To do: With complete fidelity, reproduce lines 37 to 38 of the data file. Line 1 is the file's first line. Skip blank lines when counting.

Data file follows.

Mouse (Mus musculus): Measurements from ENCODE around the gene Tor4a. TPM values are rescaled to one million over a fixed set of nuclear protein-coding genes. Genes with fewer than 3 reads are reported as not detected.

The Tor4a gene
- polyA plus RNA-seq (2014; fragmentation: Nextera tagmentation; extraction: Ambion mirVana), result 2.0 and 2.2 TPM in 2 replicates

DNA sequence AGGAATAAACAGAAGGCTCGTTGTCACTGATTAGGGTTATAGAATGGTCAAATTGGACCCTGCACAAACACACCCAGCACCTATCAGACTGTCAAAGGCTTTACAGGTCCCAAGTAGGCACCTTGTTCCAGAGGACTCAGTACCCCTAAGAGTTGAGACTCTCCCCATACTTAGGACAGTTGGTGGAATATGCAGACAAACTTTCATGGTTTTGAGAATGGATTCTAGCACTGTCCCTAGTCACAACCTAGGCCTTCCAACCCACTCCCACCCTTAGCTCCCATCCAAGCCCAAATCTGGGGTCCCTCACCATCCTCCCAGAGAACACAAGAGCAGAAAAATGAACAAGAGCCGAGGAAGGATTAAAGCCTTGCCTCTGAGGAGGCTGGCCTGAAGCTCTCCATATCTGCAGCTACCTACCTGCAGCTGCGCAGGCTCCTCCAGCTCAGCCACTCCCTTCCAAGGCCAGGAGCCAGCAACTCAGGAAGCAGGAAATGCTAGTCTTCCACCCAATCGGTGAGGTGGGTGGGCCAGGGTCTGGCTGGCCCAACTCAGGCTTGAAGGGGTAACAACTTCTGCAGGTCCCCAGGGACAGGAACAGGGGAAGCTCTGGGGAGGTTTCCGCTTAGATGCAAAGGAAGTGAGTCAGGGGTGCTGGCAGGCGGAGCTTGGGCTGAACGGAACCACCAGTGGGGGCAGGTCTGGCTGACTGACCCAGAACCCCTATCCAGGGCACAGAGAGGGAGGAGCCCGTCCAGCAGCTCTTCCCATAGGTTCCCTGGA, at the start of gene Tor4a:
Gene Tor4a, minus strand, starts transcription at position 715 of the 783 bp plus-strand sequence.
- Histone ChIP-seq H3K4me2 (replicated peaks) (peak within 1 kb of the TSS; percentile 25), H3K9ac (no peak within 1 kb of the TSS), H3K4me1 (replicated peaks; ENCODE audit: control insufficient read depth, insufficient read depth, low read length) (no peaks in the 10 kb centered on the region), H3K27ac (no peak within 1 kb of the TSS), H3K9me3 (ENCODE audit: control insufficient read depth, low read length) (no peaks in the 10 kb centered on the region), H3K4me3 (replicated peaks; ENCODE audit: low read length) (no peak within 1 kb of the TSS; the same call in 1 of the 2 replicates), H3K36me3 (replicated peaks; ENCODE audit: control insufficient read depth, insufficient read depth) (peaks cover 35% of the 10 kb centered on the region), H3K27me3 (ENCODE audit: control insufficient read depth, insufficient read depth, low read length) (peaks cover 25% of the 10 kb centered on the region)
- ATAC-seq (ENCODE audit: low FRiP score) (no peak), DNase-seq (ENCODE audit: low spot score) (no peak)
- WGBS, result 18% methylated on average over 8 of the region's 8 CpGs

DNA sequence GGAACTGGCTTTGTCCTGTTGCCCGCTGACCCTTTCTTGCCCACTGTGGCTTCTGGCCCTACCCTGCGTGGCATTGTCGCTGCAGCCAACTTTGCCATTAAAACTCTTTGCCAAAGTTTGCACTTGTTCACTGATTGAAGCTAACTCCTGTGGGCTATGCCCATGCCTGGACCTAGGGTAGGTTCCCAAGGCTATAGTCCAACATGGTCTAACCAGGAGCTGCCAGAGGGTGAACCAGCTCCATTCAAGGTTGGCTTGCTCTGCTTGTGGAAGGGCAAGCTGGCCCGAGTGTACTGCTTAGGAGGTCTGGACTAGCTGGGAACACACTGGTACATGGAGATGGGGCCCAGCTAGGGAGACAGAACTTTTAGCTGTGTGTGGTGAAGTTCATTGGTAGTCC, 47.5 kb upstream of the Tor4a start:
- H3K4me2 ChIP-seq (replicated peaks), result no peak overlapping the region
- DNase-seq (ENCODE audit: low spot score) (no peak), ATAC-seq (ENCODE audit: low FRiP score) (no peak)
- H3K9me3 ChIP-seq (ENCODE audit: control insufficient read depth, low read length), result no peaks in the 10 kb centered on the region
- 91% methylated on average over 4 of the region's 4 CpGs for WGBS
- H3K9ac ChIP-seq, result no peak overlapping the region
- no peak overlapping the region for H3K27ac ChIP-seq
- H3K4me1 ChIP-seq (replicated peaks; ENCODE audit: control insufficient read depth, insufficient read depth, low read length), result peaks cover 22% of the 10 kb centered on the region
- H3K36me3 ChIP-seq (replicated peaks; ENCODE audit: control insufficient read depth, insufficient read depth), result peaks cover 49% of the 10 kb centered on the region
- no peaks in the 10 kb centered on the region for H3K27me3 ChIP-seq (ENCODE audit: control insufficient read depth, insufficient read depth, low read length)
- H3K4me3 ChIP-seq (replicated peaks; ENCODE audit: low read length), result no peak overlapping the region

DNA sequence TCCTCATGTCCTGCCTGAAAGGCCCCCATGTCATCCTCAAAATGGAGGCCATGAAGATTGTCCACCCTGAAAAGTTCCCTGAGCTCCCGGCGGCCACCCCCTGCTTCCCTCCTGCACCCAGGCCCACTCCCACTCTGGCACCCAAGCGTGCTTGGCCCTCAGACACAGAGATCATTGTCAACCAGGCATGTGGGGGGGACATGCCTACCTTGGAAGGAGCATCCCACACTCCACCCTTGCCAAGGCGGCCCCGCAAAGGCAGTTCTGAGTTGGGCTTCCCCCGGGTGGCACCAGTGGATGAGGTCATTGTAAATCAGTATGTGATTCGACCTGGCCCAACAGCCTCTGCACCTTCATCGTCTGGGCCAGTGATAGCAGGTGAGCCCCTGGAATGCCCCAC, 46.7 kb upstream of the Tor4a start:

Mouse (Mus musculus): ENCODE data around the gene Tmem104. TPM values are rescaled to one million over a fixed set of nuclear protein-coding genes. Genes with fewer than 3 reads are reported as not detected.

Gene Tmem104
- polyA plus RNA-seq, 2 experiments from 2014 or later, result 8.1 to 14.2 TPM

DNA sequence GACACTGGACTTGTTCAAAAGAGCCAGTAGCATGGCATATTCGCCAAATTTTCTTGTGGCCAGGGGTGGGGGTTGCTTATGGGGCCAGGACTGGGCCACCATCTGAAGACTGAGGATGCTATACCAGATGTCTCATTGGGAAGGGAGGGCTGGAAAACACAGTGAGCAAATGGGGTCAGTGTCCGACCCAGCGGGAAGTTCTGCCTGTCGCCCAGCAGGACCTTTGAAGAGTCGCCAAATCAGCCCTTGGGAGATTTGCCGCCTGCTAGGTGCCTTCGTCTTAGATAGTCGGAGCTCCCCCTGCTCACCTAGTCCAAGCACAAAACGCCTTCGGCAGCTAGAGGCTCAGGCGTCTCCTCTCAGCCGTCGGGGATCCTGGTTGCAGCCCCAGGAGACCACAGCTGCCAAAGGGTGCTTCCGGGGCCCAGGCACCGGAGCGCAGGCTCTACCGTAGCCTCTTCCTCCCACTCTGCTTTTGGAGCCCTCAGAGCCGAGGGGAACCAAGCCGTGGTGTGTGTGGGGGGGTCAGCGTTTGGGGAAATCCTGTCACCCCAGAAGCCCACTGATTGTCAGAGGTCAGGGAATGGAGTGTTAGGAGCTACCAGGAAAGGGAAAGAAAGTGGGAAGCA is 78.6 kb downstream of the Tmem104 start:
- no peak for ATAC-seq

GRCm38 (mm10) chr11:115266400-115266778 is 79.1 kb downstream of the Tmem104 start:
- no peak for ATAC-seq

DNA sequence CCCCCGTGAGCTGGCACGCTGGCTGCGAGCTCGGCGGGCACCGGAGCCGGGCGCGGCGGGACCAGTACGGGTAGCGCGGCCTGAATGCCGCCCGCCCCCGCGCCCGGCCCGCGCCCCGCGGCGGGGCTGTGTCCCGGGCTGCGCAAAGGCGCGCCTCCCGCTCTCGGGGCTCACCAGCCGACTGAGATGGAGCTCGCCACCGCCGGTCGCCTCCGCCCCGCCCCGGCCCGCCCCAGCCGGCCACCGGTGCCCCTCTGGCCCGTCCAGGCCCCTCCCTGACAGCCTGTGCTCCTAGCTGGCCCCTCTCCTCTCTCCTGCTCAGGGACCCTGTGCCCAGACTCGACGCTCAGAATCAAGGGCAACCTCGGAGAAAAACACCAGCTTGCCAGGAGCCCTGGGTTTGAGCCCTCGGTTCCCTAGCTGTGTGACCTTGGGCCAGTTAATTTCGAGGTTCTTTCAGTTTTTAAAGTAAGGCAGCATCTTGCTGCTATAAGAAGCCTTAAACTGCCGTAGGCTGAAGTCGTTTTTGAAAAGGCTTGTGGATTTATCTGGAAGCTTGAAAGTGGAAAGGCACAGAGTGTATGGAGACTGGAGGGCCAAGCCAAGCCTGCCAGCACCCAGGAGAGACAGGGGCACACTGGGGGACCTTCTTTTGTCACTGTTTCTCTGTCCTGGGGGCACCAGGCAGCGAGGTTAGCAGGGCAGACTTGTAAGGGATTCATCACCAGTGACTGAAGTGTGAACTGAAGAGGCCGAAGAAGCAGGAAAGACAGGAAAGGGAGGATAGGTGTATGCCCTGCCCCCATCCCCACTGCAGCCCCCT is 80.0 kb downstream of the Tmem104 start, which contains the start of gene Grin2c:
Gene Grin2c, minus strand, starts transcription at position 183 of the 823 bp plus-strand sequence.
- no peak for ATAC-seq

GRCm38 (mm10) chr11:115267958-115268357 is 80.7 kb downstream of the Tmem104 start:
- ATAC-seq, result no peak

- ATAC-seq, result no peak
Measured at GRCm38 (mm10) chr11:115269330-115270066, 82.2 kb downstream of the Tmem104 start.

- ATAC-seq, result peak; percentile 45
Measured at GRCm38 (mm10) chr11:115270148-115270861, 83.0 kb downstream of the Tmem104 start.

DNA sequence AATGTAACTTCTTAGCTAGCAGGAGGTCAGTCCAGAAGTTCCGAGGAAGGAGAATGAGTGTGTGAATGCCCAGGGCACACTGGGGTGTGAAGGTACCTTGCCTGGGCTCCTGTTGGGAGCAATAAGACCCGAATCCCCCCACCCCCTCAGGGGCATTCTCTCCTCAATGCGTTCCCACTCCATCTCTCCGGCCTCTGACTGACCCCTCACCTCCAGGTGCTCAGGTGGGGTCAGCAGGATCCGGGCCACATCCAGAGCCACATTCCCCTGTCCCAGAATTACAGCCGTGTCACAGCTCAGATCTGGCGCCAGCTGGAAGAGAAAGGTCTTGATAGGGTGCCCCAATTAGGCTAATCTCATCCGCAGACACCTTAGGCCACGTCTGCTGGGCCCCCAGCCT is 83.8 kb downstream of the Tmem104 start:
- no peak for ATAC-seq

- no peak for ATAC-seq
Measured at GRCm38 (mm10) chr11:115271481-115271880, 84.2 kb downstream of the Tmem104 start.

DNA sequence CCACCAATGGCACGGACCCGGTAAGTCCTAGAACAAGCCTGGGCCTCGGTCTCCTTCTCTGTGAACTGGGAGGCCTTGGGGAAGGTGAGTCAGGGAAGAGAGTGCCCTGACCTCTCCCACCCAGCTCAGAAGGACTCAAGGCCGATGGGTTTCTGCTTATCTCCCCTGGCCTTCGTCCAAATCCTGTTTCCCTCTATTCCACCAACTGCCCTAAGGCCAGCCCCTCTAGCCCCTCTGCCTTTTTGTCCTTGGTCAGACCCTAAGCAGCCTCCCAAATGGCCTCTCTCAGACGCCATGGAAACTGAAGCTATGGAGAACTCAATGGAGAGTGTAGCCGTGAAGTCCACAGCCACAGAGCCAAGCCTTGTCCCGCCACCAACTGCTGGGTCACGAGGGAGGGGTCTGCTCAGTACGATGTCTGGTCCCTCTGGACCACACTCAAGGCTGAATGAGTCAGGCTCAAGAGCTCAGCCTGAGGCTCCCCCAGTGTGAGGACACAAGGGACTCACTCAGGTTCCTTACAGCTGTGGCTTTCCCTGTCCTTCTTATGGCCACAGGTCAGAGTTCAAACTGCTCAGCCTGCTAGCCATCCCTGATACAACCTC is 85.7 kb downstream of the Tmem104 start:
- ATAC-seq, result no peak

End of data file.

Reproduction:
DNA sequence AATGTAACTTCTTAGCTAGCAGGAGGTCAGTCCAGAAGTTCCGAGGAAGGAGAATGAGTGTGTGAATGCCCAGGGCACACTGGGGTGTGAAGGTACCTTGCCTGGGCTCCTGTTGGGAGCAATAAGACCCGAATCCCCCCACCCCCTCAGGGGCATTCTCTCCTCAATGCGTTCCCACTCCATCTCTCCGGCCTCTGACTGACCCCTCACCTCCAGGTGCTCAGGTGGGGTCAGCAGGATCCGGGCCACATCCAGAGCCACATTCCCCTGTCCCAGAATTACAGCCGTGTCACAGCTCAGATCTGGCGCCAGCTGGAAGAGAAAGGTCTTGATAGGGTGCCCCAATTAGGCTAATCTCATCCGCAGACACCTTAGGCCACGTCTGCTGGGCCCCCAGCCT is 83.8 kb downstream of the Tmem104 start:
- no peak for ATAC-seq